We talk to the artist about leaving London, being a migrant and resisting Germany's resurgent fascist movement.

A German TV channel recently announced a TV debate on whether Germans should still be allowed to say the N-word.

One of the announced panelists was Frauke Petry, the former leader of the AfD—a German far-right party that recently got 14 percent of the vote in local elections. Petry openly called for the return of Nazi-era terminology in public. This issue might have remained hidden for anglophones if it wasn't for the British writer, poet and activist Musa Okwonga who called out the TV channel on his Twitter account. Eventually, they cancelled the show.

Keep reading... Show less
Sports
Via CONIFA

At This World Cup, Players Risk Imprisonment to Compete

What you need to know about the CONIFA World Cup, the football tournament for breakaway nations.

The ConIFA World Cup, the global football tournament for unrecognized nations, and football associations not affiliated to FIFA, is about to begin its third edition. The championship will kickoff on 31 May in Sutton, Greater London, where the Barawa FA team will act as host.

Barawa FA, named after the port city of Barawa in southern Somalia, represents the Tunni and Bravanese people who live there, but it also represents the wider Somali diaspora in the United Kingdom. So, even though the tournament will be played in England, this will be the most African ConIFA competition to date, with not only an African member hosting and heading the organizing committee, but with two other African teams taking part in the competition: Matabeleland and Kabylia.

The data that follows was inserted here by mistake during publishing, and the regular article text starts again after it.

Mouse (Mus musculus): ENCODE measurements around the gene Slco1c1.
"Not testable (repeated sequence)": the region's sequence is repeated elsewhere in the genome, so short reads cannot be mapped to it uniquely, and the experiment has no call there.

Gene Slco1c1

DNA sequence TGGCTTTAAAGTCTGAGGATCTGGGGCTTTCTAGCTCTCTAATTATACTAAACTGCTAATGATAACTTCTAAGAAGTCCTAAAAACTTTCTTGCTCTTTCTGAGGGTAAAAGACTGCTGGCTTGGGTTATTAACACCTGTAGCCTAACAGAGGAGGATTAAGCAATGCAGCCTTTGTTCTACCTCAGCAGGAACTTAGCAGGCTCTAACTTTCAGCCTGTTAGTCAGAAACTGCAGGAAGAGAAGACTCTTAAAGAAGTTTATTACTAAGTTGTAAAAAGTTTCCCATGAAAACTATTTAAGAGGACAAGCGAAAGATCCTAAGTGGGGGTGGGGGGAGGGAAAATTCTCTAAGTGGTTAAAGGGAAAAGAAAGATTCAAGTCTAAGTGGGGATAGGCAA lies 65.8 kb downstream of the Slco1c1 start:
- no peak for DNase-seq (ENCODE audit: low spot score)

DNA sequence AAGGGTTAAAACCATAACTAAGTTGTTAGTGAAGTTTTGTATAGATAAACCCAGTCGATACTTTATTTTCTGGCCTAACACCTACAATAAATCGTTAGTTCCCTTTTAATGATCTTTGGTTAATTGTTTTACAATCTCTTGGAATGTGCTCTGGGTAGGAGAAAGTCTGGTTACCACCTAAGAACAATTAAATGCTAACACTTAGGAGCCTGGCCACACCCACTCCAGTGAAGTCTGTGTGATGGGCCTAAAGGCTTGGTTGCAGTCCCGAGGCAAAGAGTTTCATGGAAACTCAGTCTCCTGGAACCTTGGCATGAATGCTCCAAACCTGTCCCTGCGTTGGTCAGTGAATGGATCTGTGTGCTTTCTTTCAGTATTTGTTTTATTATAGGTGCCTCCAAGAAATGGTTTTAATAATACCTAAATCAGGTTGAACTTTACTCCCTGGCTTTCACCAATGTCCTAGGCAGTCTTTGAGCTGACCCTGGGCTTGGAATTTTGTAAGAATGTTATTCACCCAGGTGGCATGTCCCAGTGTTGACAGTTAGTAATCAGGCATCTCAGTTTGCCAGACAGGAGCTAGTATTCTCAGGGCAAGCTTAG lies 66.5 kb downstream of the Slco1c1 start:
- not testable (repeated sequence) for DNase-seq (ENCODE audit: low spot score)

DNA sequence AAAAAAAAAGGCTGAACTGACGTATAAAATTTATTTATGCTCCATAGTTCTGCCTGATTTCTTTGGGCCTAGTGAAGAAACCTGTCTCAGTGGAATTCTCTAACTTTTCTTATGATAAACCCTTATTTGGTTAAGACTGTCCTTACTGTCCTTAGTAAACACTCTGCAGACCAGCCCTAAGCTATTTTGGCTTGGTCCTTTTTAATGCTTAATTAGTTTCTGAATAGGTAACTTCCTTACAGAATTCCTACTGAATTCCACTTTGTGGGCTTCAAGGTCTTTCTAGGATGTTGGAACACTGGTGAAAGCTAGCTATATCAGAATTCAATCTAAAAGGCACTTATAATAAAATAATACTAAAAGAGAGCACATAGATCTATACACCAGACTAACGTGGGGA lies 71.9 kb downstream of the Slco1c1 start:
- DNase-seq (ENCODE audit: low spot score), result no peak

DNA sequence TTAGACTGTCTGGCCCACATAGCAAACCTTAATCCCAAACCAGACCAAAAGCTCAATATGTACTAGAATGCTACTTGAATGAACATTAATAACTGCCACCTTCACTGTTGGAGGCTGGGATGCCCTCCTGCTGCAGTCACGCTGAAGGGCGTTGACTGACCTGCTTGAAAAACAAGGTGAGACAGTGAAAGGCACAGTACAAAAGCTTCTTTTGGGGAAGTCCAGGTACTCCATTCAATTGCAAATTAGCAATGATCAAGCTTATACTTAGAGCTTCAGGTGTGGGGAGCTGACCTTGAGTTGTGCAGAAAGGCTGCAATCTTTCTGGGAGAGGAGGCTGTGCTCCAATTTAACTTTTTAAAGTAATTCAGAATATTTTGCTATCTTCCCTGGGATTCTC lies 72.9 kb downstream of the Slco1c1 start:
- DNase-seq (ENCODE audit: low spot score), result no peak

This will be the largest edition of the ConIFA World Cup so far, with 16 teams playing in 10 stadiums—seven in Greater London, two in Berkshire and one in Essex. In contrast, the previous edition, held in Abkhazia—a separatist region of Georgia—in 2016, featured 12 teams in two stadiums; while the inaugural edition, held in Lapland—a region encompassing parts of northern Sweden, northern Norway, northern Finland and north-western Russia inhabited by the Sami people—in 2014, only featured one stadium and 12 teams. It will also feature the largest number of African teams so far, as only two participated in 2014 (Darfur and Zanzibar) and 2016 (Somaliland and Chagos Islands).

The tournament has also raised its profile. Irish bookmaker Paddy Power announced it will be sponsoring the tournament, probably seizing the opportunity to take bets on the tournament, which will occur between the end of national European leagues and the beginning of the FIFA World Cup in mid-June.

Keep reading... Show less
Events
Photo by Farah Sosa.

Here's What Amplify Africa's Inaugural Afro Ball Looked Like

The awards event was a celebration of excellence and ambition in the African community.

On Saturday, May 19, the Los Angeles Theater Center in downtown LA became a mecca for idealists and dreamers from the African diaspora.

The casual passersby would've been greeted with an effusion of bold prints, intricate headwraps and color coordination—the likes of which had not been seen since their favorite 90s music video (or church, or a wedding for some of us). And though the festivities might have vaguely resembled a film set—as is all too common downtown—this moment wouldn't be rehashed months later in a movie or television show. Attendees were flocking to Amplify Africa's inaugural Afro Ball. With the support of BET International, Buzzfeed, OkayAfrica, the GEANCO Foundation and more, Afro Ball lived up to its name as a "for Africans, by Africans" awards event, celebrating excellence and ambition in our community.

Keep reading... Show less

get okayafrica in your inbox

news.

popular.